Being Useful is Better Than Being Interesting: An Interview with Dan Norris
This is part of our Entrepreneur Interview series.
Rather than tell you what you’re doing right, Dan Norris can help you learn from what you’re probably doing wrong. That’s not surprising considering that Norris himself often learns from his failures and refuses to be deterred by them. In fact, he has spun failure into leverage and has become one of the top names in Content Marketing with a successful WordPress-related business, WP Curve going strong.
We were lucky enough to pick his ambitious brain and discovered he’s generous with his wisdom and has his suspicions that Neil Patel is in fact, a robot.
What People Do, Not What They Say
Why did you start WPCurve?
I was on a miniature animal farm pondering the need to get a job. I’d spent the last 12 months building a business that generated $476 / month in revenue. I always have a lot of ideas but I needed it to be 100% recurring revenue, with a point of difference and I had to launch it within a week.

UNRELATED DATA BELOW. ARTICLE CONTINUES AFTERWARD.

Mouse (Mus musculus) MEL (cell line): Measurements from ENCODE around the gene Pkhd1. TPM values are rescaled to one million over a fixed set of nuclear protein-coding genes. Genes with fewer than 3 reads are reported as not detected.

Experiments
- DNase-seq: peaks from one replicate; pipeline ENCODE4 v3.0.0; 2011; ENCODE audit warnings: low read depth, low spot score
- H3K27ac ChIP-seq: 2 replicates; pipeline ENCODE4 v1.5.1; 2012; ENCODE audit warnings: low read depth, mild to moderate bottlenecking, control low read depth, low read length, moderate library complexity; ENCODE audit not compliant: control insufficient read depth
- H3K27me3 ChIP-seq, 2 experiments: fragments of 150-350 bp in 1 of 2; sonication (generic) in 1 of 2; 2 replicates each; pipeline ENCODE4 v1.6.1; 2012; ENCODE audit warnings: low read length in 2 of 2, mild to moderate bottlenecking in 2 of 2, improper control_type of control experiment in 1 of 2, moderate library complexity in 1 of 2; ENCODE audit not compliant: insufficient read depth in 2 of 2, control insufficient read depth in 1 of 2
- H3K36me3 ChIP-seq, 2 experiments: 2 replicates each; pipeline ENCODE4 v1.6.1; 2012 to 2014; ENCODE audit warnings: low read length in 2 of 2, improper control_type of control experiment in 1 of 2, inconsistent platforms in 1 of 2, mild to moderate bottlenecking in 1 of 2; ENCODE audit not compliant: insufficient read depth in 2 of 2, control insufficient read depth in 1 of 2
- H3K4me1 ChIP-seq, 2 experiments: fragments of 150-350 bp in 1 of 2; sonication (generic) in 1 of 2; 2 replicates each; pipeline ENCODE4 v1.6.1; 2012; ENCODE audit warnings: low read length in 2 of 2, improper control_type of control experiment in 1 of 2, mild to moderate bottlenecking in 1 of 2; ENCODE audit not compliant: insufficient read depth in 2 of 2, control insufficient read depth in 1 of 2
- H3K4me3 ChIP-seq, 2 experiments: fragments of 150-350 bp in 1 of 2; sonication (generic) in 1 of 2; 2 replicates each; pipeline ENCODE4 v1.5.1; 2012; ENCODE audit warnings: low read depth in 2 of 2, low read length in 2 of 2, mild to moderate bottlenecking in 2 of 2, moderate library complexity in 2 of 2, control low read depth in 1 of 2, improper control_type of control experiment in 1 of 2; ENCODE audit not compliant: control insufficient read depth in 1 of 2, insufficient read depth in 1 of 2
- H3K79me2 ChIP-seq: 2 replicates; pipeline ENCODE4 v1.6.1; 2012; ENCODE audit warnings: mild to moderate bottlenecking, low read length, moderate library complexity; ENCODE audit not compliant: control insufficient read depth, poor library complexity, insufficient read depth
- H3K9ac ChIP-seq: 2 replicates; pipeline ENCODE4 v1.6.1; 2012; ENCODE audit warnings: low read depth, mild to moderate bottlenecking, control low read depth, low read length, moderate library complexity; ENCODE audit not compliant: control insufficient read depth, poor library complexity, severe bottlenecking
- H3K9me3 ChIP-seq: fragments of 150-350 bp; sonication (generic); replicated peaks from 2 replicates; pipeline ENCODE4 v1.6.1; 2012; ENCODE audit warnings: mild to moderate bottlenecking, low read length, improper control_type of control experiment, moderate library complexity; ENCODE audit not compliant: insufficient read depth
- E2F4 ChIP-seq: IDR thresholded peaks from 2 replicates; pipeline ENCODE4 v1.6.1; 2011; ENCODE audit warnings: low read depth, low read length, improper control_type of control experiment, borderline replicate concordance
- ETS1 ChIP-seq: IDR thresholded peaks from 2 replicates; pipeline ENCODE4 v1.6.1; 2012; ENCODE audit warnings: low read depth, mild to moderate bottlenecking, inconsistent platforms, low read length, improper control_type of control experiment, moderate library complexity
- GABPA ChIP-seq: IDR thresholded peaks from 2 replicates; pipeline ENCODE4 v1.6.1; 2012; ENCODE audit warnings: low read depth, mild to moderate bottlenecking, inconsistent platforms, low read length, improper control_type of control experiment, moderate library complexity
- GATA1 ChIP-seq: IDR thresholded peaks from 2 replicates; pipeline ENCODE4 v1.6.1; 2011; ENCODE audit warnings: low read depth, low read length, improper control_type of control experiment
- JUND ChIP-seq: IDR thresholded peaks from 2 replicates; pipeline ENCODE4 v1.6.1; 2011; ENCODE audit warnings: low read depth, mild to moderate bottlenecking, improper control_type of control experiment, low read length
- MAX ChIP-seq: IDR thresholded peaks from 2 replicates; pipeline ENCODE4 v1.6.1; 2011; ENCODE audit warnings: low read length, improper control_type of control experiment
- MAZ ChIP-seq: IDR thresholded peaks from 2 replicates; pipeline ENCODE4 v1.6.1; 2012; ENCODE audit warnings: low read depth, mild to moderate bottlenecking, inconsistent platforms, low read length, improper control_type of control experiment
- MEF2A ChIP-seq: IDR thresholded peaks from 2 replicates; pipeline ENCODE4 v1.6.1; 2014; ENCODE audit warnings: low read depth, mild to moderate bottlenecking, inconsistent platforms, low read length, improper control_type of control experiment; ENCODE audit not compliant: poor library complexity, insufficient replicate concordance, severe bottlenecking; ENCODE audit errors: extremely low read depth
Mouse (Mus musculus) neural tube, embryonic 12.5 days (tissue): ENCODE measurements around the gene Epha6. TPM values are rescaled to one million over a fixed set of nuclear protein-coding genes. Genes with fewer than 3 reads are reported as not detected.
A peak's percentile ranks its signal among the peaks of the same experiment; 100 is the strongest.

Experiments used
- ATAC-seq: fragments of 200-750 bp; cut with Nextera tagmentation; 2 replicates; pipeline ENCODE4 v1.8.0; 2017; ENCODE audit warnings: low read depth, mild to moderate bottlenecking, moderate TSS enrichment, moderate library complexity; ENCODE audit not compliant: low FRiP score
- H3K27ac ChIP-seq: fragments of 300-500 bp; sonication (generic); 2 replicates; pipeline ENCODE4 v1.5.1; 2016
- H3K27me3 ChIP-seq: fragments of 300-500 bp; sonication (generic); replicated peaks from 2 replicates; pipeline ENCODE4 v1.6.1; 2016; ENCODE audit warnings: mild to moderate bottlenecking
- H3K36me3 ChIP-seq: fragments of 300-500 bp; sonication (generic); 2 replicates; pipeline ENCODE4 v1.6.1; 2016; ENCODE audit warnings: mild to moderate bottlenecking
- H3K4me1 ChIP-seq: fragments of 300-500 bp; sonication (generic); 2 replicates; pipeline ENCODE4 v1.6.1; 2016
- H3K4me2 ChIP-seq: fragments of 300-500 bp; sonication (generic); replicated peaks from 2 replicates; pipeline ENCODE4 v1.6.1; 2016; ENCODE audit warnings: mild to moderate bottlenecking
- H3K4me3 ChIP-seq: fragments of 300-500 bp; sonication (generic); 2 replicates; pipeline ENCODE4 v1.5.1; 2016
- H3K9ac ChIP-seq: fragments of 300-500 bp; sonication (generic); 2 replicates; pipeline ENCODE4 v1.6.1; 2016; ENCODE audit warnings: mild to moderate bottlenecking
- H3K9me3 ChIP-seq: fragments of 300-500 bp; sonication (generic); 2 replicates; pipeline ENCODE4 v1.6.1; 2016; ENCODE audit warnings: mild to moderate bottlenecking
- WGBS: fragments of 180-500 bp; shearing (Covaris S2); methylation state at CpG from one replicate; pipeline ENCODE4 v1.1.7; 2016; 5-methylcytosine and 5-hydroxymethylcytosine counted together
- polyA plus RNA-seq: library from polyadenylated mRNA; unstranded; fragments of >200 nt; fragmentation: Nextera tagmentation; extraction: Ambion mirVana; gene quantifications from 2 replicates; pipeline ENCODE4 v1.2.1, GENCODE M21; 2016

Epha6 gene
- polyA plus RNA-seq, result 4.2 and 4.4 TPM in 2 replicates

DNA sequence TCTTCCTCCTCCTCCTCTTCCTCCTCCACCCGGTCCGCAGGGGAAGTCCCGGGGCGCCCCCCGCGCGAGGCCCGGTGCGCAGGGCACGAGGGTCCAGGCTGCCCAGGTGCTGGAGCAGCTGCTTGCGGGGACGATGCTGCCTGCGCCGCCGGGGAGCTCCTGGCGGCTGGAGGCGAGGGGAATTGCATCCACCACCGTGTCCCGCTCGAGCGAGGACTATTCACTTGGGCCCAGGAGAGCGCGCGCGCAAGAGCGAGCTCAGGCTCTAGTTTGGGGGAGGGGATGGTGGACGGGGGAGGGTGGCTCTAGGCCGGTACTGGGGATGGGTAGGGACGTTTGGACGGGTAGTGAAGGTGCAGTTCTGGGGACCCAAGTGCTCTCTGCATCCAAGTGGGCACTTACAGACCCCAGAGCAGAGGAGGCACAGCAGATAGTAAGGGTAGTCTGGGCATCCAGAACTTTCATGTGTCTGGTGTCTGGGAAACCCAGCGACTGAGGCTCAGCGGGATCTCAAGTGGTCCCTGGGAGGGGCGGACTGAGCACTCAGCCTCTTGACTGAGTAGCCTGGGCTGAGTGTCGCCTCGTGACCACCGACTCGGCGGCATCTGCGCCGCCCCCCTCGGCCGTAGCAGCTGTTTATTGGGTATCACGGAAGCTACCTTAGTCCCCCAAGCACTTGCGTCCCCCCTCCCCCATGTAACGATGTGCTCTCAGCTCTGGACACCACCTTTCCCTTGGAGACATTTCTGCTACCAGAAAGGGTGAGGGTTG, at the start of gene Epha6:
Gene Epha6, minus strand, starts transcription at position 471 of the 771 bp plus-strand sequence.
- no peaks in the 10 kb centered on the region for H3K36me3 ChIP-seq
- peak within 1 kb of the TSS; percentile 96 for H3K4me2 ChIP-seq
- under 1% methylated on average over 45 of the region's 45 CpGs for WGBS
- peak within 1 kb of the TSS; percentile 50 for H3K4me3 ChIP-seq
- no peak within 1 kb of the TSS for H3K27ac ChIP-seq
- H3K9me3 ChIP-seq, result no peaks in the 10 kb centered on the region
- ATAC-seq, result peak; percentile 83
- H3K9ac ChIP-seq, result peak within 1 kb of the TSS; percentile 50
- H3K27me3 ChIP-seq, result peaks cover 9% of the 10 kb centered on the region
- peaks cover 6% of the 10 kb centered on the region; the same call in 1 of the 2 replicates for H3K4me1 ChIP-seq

WP Curve was one of those ideas. I put a post up in a forum asking people if they thought it was a good idea. Most people didn’t. I decided to launch it anyway, having learned that what people say and what they do are 2 totally different things. I had 10 signups from the same forum within 1 week.
Social Is As Social Does
What is the hardest part about being an entrepreneur?
The battering your confidence takes as a result of failing. It’s a lot of fun when everything is going well, but it’s not so much fun when you fail. Confidence impacts every aspect of your life.
I also miss the social aspect of work. I work at home by myself most of the time and I’ve never met my staff or my co-founder. If you aren’t naturally outgoing you get bad habits working for yourself. I’ve started part time coworking and I’m going to travel more in 2014.
Gaining the freedom to be able to do this is the best part.
Who has been your greatest inspiration?